Guest Post: Taiyo Na And Five Asian American Artists Who've Inspired Him

Monday, May 11, 2009

by Taiyo Na

There have been many, many Asian American artists who have inspired me along my short way, so to keep things succinct and perhaps more interesting, I’ll only talk about a handful of artists who have made an impact on me through some sort of personal encounter in my life.

Peeling the Banana

They were the first Asian American performers I had ever seen I my life. Circa 1996, when I was a little 13-year-old high school freshman, I attended an Asian American youth conference held at NYU, and I saw a group of four guys—Gary San Angel, Bertrand Wang, Parag Khandar and Michael Kang—all who are venerable artists, movers and shakers in their own right now, perform a collection of scenes, stories and songs. This blew my mind. I couldn’t really articulate it then, but I know now that seeing them at age 13 forever changed the way I viewed myself in the world. They performed this number that day called “Asian Man in America,” and 13 years later, I still remember it like it was yesterday. Powerful.

Fay Chiang

Fay is a poet, a remarkable one, and was the director of the Basement Workshop, the first Asian American arts organization on the East Coast, for most of its 15-year history. When she was 18 years old or so, circa 1971, she taught the first Asian American Studies course in New York City at Hunter College while she was a freshman there. She’s mentored hundreds of youth through her work as Program Director of Project Reach, an at-risk youth center in the Lower East Side. Fay’s also been battling breast cancer for the last 6 years or so, successfully. A survivor, a fighter and a mother, she’s inspired many here in this city to live a more meaningful life, and I’m certainly one of them.

Charlie Chin

Charlie’s like our Woody Guthrie, but saying so would diminish the uniqueness of both individuals. I had met Charlie a number of times through Fay, but the first few interactions were very awkward because I was so nervous and intimidated. Finally we all had lunch one day, and I completely eased up because as much as this man has done, I saw that he was a New Yorker like me with a similar sense of humor and street smarts. Since then, he’s marveled me with stories of hanging out with his old buddy Jimi Hendrix, hearing Malcolm X speak on a soapbox in Harlem and singing with the late, great Chris Iijima as a part of the pioneering Asian American music troupe A Grain of Sand. Charlie has this beautiful, soul-stirring song called “The Ballad of Vincent Chin,” and hearing that number live, let alone sharing the stage with him, has been one of the most memorable moments of my life.

Jessica Hagedorn

As messed up as I feel like my youth was—abandonment and masculinity issues galore—I was also very blessed to have encountered many of these artists early on. Jessica’s daughter went to my high school, and that’s how I first found out about her work. It was this fascination in the beginning where I kept on asking myself, “Who is this wild woman who’s also my friend’s mother?” Jessica’s life has been one of adventure—danger and beauty, as the title of one of her books goes—and I’ve always found great inspiration in that. She’s refused to ever be boxed in as one thing. She’s been a poet, playwright, performance artist, novelist and leader of the Gangster’s Choir, her rock band that included the mighty Vernon Reid on guitar! As a person, too, though, I’ve always admired how she’s someone who won’t take anybody’s shit yet can also be very kind. When I was 19, I gave her a chapbook of my poems. She sent me a sweet email afterwards and even sent me a copy of her awesome, new book at the time, Dream Jungle. I didn’t think it was a very even trade—my humble, little chapbook for her hardcopy, beautiful, new book—but it’s these acts of kindness that have inspired me to become better and better as an artist and person, so that one day I can return it in some way.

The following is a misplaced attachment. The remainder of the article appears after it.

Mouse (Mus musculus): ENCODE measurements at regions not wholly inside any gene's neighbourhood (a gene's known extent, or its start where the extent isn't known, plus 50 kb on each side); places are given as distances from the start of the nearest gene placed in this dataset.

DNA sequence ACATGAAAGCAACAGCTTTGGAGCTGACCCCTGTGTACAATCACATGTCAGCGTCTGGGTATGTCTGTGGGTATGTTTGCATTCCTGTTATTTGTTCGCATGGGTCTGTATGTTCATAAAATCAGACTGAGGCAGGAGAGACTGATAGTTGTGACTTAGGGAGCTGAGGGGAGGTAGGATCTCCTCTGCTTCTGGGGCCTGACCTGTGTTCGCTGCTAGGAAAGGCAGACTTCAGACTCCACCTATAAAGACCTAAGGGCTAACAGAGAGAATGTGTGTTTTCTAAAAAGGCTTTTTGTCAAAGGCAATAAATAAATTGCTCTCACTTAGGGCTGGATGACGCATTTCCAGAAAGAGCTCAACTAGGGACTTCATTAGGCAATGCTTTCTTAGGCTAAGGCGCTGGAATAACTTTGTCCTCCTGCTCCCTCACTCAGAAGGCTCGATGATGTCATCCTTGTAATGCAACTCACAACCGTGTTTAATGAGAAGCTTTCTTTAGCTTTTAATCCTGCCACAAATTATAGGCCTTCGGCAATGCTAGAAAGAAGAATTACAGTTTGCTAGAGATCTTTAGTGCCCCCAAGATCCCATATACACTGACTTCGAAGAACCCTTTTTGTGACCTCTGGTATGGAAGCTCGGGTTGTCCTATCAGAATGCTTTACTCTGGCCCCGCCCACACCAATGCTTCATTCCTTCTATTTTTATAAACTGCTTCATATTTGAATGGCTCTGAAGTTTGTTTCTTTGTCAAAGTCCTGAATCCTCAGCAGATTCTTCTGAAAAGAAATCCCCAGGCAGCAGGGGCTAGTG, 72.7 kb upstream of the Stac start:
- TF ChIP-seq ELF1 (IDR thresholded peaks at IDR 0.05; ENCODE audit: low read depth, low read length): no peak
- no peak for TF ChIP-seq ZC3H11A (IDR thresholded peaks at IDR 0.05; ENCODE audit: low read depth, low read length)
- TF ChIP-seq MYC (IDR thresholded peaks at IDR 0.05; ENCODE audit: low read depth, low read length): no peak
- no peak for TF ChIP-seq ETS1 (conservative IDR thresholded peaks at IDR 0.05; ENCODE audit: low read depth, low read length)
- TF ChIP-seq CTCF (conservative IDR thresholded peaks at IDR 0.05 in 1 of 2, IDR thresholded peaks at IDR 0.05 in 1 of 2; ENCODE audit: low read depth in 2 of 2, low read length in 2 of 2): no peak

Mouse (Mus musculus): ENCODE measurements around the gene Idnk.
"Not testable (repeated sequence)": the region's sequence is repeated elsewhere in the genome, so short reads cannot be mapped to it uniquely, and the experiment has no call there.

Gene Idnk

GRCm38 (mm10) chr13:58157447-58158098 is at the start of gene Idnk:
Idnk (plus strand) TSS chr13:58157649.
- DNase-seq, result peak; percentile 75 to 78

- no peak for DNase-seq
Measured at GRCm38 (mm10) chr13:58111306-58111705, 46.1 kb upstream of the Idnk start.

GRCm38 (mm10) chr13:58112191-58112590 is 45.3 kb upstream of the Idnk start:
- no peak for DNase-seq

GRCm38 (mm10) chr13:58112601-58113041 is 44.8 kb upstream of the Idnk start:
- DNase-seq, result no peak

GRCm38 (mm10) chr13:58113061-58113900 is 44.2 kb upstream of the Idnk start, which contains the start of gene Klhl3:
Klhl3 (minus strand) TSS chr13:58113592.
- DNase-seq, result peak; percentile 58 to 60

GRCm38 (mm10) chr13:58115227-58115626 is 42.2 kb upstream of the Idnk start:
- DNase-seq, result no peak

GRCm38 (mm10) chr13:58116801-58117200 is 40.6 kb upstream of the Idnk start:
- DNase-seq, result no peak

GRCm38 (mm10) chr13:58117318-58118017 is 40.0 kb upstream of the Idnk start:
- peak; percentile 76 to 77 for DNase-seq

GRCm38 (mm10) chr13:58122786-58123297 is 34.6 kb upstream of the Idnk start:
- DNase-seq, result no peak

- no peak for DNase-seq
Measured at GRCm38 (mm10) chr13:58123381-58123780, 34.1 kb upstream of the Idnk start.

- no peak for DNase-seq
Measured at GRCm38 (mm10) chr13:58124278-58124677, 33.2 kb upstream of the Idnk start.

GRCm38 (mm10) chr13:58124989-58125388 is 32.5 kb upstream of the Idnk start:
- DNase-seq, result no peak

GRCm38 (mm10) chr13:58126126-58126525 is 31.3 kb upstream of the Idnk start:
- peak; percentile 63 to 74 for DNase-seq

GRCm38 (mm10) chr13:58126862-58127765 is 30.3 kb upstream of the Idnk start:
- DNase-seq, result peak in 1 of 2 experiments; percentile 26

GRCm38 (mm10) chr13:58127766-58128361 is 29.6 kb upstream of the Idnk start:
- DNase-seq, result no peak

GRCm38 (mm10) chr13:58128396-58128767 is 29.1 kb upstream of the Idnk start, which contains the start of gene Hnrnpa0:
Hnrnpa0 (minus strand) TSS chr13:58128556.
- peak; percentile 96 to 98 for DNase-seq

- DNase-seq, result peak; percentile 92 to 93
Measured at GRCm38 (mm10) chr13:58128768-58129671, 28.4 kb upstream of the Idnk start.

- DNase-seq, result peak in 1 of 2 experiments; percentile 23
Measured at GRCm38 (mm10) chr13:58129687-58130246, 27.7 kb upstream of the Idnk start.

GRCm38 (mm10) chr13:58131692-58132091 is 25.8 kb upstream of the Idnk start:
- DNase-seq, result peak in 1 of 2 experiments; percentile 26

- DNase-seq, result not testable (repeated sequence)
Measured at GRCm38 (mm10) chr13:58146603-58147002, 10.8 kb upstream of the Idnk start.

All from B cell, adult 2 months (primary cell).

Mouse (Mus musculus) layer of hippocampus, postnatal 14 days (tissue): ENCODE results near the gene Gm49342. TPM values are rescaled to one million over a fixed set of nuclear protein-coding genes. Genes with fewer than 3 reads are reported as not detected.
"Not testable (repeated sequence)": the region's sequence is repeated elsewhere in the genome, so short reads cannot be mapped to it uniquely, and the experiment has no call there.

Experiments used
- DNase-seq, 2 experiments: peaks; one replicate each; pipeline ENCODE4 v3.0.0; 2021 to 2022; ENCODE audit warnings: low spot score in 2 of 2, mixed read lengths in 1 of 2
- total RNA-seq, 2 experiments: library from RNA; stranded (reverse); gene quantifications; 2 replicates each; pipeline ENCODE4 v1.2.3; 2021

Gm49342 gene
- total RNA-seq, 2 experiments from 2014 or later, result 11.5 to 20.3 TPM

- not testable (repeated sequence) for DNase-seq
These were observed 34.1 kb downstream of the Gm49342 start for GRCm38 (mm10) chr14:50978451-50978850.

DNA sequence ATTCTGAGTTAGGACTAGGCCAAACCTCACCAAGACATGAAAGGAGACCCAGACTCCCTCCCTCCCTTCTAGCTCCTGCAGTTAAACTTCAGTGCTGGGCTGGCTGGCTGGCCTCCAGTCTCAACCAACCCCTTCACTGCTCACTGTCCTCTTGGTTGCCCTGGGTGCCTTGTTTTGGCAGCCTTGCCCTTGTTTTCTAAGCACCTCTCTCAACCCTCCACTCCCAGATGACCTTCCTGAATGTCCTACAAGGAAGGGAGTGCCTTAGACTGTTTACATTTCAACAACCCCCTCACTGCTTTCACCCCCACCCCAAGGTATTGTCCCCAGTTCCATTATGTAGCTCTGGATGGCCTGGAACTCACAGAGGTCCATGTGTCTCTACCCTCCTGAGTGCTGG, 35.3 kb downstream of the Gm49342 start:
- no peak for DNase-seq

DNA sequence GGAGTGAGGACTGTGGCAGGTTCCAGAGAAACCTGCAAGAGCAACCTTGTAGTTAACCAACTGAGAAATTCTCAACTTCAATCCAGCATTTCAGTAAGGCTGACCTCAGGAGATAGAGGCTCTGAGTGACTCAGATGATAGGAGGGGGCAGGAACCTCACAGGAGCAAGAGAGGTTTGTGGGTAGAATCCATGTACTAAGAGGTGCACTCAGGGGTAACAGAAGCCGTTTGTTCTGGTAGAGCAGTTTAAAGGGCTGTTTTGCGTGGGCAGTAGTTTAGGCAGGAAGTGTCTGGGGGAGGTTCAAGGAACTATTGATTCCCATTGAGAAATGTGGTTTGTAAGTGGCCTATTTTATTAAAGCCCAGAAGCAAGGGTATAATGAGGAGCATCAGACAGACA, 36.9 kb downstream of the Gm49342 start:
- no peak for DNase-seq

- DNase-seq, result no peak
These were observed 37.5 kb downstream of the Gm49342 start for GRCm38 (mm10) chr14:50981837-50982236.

Ron Domingo

When I was a host for the now defunct Comcast channel AZN TV, the producers of the TV show I was working for assigned me an acting coach. I was even rougher around the edges than I am now, and the producers gave me the coach to get me more polished. That coach they gave me was Ron Domingo, and he has since been one of the most life-changing people in my life. Ron is a real actor, with years of work on the stage, screen and film, and boy, did he show me what time it is. He got me to see for the first time the great beauty, intensity and discipline behind the craft of acting. Until then, I don’t think I had ever met a more visceral and impassioned guy like him. A devoted father of two now, he really gives every fiber of his being into his work. I once saw him in a play about the Cultural Revolution where he took on two roles at the same time, one of a wealthy schoolboy and one of a meager peasant. He seamlessly took on the unique life and rhythm of both characters, and it was outstanding. I asked him, “Man, how do you do what you do?” He led me to an acting studio he studied at, and coupled with the lessons he’s given me, I really haven’t been the same since.

[Slanty Note: Ron can also be seen in the new Slow Jam King DVD]

Born and raised in New York City, Taiyo Na is an MC, singer, songwriter and producer who has performed nationwide at venues such as Lincoln Center, Knitting Factory and many more. Hailed as “undeniably soul-rootsy” with “storytelling through music at its finest,” his critically acclaimed debut album Love Is Growth (Issilah Productions, 2008) features the song “Lovely To Me (Immigrant Mother),” an ImaginAsian Entertainment Original Song Contest Winner. He is also a curator of the monthly Sulu Series at the Bowery Poetry Club and Entertainment Series host for the PBS-syndicated TV show Asian America.